- 1 • historical A whip used as an instrument of punishment.More example sentences
- Begone, or shall I be required to chastise you with the whip and the scourge once more?
- They were in hot pursuit of their escaping slaves, with whips and scourges cracking, and blades drawn.
- 2A person or thing that causes great trouble or suffering: the scourge of mass unemploymentMore example sentences
- Like every city, Sheffield suffers from the scourge of nuisance neighbours, but has taken a leading role in trying to address the problem.
- The fiction business, Bellaigue tells us, is troubled by twin scourges: speculative advances and competitive discounts.
- ‘Bill suffered the scourge of asthma all his life,’ he said.
verb[with object] Back to top
- 1 • historical Whip (someone) as a punishment.More example sentences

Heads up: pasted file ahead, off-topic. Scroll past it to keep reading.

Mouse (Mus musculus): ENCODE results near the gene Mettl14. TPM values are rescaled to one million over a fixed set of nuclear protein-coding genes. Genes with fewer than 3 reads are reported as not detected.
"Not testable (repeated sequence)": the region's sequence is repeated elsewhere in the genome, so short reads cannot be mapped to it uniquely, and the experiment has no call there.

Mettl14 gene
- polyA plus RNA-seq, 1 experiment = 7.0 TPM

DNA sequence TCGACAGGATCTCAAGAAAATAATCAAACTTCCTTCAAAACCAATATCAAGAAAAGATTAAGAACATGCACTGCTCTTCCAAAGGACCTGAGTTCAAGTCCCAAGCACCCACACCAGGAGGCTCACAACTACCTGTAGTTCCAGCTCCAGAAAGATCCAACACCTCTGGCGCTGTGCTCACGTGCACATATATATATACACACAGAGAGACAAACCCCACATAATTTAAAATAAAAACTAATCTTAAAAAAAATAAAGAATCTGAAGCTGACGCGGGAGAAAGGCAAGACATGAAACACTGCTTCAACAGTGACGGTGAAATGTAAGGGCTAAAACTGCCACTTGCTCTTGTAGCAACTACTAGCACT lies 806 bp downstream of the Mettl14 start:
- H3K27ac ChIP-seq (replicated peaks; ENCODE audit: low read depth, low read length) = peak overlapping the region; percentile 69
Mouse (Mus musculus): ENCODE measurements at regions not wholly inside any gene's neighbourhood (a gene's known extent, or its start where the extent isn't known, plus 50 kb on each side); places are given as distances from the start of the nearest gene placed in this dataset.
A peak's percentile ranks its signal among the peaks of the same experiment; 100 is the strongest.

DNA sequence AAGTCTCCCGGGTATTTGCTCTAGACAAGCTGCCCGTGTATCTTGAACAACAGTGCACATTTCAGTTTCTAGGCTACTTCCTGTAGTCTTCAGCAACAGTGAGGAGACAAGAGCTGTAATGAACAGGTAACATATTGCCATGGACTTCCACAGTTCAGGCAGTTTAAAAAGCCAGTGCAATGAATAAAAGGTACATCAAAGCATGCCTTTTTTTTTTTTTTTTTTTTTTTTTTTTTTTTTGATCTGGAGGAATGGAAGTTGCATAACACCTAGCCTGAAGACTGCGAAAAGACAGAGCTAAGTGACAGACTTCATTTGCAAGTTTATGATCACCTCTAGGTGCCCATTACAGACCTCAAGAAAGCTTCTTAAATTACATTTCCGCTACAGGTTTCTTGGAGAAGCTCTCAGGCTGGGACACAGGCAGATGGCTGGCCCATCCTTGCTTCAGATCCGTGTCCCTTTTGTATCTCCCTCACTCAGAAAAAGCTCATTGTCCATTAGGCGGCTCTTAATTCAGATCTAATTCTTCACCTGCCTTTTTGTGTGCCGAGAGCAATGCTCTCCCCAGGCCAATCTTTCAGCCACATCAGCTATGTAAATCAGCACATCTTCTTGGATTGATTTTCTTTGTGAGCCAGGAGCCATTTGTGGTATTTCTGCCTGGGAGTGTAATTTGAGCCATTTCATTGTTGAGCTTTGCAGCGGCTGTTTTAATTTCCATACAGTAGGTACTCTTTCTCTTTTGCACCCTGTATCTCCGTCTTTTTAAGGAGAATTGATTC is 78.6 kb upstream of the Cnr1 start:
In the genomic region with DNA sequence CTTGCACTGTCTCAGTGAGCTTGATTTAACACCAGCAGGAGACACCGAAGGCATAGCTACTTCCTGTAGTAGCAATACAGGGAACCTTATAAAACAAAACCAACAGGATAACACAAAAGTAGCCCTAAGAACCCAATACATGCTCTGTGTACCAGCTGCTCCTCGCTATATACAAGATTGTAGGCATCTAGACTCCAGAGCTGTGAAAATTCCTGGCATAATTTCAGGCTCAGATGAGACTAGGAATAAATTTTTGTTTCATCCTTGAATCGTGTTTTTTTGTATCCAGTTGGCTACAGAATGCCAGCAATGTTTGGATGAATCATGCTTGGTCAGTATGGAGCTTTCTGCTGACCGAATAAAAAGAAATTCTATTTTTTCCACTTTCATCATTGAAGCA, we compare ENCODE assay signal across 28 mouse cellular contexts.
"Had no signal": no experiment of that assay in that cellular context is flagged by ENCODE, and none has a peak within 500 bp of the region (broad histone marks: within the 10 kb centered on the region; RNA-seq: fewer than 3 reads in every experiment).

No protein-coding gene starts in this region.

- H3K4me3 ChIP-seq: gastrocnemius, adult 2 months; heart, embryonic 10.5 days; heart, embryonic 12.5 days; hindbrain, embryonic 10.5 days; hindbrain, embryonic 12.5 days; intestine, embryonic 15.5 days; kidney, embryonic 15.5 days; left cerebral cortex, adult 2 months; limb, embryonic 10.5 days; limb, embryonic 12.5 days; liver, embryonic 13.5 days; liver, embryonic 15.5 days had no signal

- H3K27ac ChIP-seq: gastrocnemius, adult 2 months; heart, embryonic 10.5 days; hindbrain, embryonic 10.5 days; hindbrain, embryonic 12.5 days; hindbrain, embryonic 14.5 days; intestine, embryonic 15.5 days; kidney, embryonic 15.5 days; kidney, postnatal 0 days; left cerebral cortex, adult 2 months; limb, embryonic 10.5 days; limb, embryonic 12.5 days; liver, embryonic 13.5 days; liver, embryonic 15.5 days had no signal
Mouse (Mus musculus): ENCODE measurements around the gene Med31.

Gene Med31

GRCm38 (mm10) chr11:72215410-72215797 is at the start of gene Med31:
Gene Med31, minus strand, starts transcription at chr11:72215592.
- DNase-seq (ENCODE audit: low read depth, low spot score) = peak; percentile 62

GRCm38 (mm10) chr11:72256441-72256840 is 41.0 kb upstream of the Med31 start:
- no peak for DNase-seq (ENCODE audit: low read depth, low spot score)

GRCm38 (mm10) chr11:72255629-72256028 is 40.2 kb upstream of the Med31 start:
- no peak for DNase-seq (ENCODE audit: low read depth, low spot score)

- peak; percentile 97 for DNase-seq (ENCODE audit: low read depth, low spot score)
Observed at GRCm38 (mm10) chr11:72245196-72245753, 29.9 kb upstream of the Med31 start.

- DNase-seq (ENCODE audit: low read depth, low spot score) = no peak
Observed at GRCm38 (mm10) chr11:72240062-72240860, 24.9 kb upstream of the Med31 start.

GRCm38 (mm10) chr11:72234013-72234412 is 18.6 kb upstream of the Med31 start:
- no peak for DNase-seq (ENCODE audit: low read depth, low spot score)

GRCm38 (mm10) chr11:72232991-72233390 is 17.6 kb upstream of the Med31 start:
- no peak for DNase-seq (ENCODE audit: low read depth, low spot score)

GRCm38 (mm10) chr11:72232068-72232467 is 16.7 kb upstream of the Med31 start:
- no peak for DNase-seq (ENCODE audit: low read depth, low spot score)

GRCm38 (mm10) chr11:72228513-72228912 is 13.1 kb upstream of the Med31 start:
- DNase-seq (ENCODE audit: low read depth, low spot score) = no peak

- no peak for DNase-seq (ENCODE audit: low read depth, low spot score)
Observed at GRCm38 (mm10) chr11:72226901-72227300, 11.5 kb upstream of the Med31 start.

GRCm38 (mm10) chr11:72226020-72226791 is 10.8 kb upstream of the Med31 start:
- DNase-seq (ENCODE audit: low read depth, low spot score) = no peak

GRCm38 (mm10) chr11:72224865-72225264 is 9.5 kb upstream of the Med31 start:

- As he is beaten, he falls on his back and can see only the foot of the soldier who is scourging him.
- Beattie stripped him of all his assumed dignity, and having laid his back bare, scourged him till he smarted keenly, and cursed again.
- He continued to scourge me even after I had collapsed onto the pier.
- 2Cause great suffering to: political methods used to scourge and oppress workersMore example sentences
- The Italian playwright was awarded the Nobel Prize for ‘emulating the jesters of the Middle Ages in scourging authority and upholding the dignity of the downtrodden’.
- He also scourges the bureaucracy and the corruption, and the collusion between the Mafia and politicians.
- Straddling two of the Indian subcontinent's mightiest rivers, the country is regularly drowned by flood crests surging downstream or scourged by whirlwinds from the sea.
- ( • historical )More example sentences
- Behind the employer stood the magistrate and the scourger, and then the chain gangs and the penal colonies, such as Norfolk Island, Moreton Bay, and Port Arthur.
Middle English: shortening of Old French escorge (noun), escorgier (verb), from Latin ex- 'thoroughly' + corrigia 'thong, whip'.